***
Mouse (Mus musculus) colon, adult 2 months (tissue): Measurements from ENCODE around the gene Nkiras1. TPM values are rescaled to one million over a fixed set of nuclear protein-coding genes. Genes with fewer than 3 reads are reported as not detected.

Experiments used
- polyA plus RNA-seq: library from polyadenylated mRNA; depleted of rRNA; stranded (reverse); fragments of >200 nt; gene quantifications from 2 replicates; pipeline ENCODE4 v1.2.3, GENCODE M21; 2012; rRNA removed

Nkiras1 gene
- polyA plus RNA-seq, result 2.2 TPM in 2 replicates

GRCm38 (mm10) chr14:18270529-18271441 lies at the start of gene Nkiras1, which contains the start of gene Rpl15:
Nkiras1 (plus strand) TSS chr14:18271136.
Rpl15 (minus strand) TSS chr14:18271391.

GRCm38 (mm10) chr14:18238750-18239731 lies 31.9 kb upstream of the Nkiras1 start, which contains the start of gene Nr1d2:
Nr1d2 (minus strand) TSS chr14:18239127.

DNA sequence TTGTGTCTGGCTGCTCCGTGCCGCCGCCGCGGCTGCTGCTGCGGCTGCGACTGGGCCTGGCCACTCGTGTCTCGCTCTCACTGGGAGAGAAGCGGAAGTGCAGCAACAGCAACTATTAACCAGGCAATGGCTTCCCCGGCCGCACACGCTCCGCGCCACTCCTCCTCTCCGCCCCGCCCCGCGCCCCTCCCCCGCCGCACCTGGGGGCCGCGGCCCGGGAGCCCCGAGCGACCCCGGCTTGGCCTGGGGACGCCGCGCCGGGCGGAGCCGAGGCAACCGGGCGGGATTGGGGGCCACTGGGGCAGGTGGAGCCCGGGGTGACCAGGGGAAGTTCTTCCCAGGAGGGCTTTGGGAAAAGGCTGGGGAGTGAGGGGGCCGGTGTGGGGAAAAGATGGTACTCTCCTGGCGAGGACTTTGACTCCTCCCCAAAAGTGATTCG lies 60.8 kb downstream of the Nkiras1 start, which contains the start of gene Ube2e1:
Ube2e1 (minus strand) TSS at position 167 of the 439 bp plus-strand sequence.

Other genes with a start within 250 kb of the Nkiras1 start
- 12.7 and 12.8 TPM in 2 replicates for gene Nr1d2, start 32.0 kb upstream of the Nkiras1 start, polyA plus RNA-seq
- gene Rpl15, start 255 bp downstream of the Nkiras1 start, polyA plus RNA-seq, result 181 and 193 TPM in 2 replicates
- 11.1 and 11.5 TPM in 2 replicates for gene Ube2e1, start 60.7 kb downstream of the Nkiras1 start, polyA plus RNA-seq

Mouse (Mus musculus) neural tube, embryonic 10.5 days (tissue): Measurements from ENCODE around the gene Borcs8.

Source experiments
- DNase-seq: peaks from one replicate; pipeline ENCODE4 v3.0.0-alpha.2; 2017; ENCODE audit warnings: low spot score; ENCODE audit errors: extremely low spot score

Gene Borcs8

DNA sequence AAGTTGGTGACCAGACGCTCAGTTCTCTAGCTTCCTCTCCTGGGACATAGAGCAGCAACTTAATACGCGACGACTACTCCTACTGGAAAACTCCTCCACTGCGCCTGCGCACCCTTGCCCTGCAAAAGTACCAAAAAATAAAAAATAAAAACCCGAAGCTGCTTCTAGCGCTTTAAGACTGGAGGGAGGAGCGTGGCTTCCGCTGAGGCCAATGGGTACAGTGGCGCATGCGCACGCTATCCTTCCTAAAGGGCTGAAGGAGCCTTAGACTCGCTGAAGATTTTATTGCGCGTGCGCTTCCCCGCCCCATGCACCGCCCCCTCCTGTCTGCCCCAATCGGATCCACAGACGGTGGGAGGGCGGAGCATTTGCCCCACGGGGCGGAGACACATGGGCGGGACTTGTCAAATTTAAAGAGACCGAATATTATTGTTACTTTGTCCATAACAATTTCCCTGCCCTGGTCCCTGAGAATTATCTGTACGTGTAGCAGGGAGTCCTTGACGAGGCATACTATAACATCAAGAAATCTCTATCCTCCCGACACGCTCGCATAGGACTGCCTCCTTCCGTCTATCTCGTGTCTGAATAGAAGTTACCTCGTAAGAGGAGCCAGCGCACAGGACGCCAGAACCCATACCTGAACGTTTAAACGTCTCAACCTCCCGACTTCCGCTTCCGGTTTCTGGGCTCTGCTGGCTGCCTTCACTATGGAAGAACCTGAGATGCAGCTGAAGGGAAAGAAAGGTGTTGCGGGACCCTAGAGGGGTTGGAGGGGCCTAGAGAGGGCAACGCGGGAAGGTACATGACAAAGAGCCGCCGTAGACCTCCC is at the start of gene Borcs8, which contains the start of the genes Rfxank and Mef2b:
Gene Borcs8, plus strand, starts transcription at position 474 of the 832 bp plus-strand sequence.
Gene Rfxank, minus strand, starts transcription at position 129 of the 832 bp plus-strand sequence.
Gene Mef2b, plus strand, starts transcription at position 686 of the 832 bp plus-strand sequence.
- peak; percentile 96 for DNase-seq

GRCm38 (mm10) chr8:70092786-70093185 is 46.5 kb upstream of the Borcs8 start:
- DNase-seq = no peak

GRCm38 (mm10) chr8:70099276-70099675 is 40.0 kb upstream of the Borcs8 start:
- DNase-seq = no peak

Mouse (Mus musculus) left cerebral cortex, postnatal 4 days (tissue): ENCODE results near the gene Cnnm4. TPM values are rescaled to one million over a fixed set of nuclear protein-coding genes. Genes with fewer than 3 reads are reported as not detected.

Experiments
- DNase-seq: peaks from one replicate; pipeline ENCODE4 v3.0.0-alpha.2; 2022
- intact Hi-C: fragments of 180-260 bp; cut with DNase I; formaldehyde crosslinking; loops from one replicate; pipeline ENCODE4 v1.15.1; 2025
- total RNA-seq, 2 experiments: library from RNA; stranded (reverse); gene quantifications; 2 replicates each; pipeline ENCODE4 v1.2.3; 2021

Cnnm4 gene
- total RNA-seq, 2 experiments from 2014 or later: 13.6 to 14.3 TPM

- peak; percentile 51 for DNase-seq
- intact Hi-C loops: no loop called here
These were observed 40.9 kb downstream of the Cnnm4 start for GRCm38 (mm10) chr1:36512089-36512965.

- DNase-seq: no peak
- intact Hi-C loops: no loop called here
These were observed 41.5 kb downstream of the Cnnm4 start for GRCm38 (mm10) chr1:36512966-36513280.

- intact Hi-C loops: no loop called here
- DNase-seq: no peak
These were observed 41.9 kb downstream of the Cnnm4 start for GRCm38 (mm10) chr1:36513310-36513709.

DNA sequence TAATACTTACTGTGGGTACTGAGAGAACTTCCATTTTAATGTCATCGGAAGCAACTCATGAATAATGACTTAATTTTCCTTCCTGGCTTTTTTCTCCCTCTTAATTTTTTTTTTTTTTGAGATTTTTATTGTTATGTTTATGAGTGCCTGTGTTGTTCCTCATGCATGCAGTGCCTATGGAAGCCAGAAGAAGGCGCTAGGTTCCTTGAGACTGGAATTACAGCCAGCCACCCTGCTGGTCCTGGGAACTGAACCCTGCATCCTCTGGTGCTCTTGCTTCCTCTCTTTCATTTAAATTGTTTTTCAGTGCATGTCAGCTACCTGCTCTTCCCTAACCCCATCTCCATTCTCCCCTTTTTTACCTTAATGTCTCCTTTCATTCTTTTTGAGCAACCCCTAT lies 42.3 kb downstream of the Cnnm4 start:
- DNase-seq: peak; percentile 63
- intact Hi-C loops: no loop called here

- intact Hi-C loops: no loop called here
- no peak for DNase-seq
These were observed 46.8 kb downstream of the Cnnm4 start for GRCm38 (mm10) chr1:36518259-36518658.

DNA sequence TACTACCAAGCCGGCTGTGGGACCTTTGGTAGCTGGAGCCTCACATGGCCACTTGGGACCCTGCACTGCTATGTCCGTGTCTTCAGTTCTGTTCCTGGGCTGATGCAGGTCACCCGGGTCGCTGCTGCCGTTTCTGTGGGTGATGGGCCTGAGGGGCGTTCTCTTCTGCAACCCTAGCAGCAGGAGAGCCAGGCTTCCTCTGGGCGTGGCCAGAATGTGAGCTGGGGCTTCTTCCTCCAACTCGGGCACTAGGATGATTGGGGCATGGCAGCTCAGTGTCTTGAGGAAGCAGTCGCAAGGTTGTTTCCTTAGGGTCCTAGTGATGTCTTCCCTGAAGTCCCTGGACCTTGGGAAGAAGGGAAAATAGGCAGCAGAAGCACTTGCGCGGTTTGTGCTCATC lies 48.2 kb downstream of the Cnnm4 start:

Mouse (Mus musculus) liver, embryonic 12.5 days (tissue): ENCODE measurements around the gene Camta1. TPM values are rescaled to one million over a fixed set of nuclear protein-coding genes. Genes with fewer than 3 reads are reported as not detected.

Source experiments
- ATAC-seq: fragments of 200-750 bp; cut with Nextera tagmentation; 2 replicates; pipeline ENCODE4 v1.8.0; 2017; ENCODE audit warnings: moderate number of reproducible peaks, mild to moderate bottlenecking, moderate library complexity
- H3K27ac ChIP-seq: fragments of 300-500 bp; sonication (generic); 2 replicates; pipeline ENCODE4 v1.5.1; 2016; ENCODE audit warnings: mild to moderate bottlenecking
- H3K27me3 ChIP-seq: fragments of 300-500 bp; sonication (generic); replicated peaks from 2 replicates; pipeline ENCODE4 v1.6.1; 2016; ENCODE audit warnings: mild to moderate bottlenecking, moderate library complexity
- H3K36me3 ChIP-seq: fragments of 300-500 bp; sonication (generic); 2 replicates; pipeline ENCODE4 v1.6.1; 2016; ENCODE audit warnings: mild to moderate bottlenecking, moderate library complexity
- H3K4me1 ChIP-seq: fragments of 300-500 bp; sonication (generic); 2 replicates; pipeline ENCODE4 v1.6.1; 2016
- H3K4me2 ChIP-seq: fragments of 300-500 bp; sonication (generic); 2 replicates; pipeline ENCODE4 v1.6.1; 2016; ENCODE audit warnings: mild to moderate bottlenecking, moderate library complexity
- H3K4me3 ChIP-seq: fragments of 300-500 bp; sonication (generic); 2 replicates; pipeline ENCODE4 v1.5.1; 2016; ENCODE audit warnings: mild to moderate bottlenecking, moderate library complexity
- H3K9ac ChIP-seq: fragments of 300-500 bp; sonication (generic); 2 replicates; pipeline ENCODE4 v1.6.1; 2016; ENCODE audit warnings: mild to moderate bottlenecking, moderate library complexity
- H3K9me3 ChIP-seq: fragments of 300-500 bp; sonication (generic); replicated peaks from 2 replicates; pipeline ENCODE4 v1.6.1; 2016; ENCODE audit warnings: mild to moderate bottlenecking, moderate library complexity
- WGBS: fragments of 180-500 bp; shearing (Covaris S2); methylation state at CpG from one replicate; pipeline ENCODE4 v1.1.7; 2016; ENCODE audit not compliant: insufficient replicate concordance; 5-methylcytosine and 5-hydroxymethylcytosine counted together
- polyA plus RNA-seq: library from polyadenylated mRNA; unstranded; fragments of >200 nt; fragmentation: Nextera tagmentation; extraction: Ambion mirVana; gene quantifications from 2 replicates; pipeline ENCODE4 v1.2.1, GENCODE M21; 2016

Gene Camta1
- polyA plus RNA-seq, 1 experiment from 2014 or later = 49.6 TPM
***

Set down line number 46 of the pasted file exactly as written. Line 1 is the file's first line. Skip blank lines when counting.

DNA sequence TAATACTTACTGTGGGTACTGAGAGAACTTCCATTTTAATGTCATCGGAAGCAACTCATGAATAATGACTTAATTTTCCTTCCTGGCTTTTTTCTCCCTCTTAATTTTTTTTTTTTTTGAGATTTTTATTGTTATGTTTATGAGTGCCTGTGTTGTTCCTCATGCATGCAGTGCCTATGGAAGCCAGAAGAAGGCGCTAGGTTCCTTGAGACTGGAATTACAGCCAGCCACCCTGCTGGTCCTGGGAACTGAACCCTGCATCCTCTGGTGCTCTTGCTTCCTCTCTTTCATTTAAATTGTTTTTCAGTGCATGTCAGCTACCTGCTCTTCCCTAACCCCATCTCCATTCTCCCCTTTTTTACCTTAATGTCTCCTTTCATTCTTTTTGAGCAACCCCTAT lies 42.3 kb downstream of the Cnnm4 start: